Originally published in the April 1, 2003 issue of Country Weekly magazine featuring Vince Gill and his wife Amy Grant on the cover.
Johnny Paycheck, who died Feb. 19, 2003 from emphysema and asthma at age 64, often made more headlines for stirring up trouble than climbing the charts. But the singer who scored more than 40 hits was one of country’s truly original stylists — as well as a bona fide hell-raising “outlaw” who served two prison terms and fought a running battle with alcohol and drug problems.
Born Donald Eugene Lytle May 31, 1938 in Greenfield, Ohio, Johnny began his career playing bass and singing harmony vocals for such acts as Porter Wagoner and George Jones. He also wrote Tammy Wynette’s debut hit, “Apartment #9.”
After adopting the stage name “Johnny Paycheck” in 1962, he recorded for tiny Hilltop Records, debuting on the charts in 1965 with “A-11.”
Johnny broke finally through six years later with the Top 5 smash “She’s All I Got.” In 1972, “Someone To Give My Love To” also reached the Top 5, establishing him as a master of soulful, raw-edged country ballads. He could write touching personal songs as well, like his 1986 hit “Old Violin,” in which he compared himself to a used-up musical instrument, soon to be put away and never played again.
But his 1977 blue-collar anthem “Take This Job And Shove It” – his only No. 1 – put Johnny on the map as a national hero to the working classes.
The song inspired a movie of the same name and an album that sold a million copies. “Take This Job And Shove It” continues to have a life of its own even today – many factories and construction sites blare the song at the end of the work week, and radio stations still play it during drive-time on Friday afternoons.
But Johnny was also a rough-and-tumble character who continually ended up paying for his wild ways. In 1956, while in the Navy, he was court-martialed for assaulting an officer and spent two years in military prison. In 1982 he was fined $175,000 in a slander suit by an airline flight attendant, and he pleaded no contest in 1983 to a sexual assault charge involving a 12–year-old girl in Wyoming. (Johnny later insisted that he was innocent and that he entered his plea on the advice of his attorney.)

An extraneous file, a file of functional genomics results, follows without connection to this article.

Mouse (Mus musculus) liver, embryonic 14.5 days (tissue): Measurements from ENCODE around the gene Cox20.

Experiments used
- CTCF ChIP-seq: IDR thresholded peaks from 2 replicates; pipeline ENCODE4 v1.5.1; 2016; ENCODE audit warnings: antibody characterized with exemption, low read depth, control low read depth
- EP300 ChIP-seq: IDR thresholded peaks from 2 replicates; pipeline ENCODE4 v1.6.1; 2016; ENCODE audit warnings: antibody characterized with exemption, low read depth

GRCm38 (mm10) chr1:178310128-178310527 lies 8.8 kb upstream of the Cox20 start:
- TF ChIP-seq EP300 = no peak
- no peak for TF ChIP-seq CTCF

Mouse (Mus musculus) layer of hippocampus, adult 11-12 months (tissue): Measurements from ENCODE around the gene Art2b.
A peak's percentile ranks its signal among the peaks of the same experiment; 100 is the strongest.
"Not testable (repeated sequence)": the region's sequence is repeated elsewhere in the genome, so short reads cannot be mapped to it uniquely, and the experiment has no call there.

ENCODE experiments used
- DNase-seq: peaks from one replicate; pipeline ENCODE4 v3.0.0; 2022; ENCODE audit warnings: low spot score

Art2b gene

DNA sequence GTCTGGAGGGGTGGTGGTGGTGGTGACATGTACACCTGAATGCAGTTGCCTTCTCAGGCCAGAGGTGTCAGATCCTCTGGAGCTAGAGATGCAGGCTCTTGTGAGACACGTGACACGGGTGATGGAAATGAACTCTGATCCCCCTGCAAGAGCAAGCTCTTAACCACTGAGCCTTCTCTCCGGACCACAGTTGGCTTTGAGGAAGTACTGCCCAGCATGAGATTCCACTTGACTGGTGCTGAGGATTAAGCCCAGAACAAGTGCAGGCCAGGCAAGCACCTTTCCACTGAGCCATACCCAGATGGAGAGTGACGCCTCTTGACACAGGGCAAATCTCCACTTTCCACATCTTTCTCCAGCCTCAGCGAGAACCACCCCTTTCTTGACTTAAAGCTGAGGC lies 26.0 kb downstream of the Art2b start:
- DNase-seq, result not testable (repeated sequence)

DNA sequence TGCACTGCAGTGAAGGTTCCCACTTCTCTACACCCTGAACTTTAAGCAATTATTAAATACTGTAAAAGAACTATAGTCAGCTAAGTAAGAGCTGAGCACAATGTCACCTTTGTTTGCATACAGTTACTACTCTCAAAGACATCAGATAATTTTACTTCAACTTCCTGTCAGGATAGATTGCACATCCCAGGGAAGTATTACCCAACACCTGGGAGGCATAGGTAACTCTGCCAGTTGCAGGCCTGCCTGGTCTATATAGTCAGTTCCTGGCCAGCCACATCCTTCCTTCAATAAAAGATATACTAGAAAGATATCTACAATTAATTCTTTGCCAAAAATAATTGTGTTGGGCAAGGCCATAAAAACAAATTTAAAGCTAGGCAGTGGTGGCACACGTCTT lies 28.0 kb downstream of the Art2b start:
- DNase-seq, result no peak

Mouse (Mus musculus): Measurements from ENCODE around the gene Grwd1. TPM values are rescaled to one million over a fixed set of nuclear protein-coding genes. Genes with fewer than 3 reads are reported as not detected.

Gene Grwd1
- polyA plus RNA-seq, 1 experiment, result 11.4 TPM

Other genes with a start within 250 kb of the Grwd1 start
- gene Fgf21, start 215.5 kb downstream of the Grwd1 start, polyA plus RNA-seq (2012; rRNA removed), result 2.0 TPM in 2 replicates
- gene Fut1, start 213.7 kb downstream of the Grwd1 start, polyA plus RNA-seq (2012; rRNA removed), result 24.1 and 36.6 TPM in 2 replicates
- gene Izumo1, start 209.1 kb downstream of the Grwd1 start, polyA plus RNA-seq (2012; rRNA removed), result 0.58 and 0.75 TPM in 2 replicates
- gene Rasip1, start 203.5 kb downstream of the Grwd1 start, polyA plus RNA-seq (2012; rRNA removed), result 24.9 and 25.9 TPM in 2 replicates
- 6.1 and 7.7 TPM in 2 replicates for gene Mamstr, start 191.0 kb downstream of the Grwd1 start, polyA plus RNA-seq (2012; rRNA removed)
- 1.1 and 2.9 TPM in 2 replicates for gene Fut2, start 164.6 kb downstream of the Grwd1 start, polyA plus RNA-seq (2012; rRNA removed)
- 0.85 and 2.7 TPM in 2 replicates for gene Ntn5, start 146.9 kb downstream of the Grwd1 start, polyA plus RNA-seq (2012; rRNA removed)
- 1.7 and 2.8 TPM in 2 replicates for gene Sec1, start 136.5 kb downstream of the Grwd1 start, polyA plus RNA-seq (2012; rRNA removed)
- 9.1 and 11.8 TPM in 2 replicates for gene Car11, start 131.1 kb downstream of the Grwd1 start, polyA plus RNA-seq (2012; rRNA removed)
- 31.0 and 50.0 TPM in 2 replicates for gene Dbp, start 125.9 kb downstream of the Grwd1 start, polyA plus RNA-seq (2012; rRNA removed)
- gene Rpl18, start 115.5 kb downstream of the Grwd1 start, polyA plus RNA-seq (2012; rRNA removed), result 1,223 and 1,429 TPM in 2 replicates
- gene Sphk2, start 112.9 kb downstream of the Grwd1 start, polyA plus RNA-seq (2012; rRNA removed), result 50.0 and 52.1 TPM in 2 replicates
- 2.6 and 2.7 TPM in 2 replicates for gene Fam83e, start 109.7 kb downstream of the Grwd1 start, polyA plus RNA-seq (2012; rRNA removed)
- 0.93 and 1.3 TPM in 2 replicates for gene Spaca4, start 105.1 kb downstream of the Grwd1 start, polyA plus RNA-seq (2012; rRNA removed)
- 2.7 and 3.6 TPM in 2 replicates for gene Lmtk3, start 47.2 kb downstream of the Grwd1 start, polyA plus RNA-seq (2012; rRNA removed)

Then in 1989, he served prison time again after shooting a man during a barroom argument in Ohio. The victim, Larry Wise, survived – with Johnny later insisting that Wise, little worse for the wear, returned to the bar later that evening with a simple Band-Aid over the wound.
“Johnny Paycheck was country music,” noted Trace Adkins. “He didn’t just sing it or perform it — he lived it.”
After his prison release from the Ohio shooting sentence in 1991, Johnny vowed to walk a straighter path. He cleaned up his high-octane lifestyle and became a born-again Christian.
But in recent years, Johnny’s life became overwhelmed with legal and health troubles. In 1990 he landed in bankruptcy, listing debts of more than $1.6 million, most of it owed to the IRS. One of the few bright spots came in 1997 when he was welcomed as a member of the Grand Ole Opry.
Tracy Byrd was especially saddened by Johnny’s death. Tracy enjoyed hits with remakes of Johnny’s “Someone To Give My Love To” and “She’s All I Got.” “I’ve been a Paycheck fan since I was a little kid,” says Tracy. “I have a lot of good memories of Johnny. A few years back, Mark Chesnutt and I went to a show Johnny was playing. We got up and did 15 songs with him.”
Other stars also tipped their hats to Johnny. Tammy Cochran hailed Johnny as “one of the artists who made country music what it is today. He and other artists of the genre are the roots.”
Daryle Singletary had the opportunity to record with Johnny when the aging outlaw provided a recitation to Daryle’s cover version of “Old Violin,” in 2002. “He became family, because he went above and beyond to do that for me,” says Daryle. “I was very honored and still am.”
Sadly, Johnny spent the last year of his life bedridden in a nursing home. He left behind his wife of 30 years, Sharon, and one son.
Last year, a new CD, The Soul & The Edge: The Best Of Johnny Paycheck, was released as a tribute to Johnny, offering a great insight into his vocal and writing talents. Included on the album are the defiant “I’m The Only Hell (Mama Ever Raised),” “Ragged Old Truck” and “Take This Job And Shove It.”
Those songs define an image for which Johnny never apologized. “To me, an ‘outlaw’ is a man that did things his own way, whether you liked him or not,” he once commented.
“I did things my way.”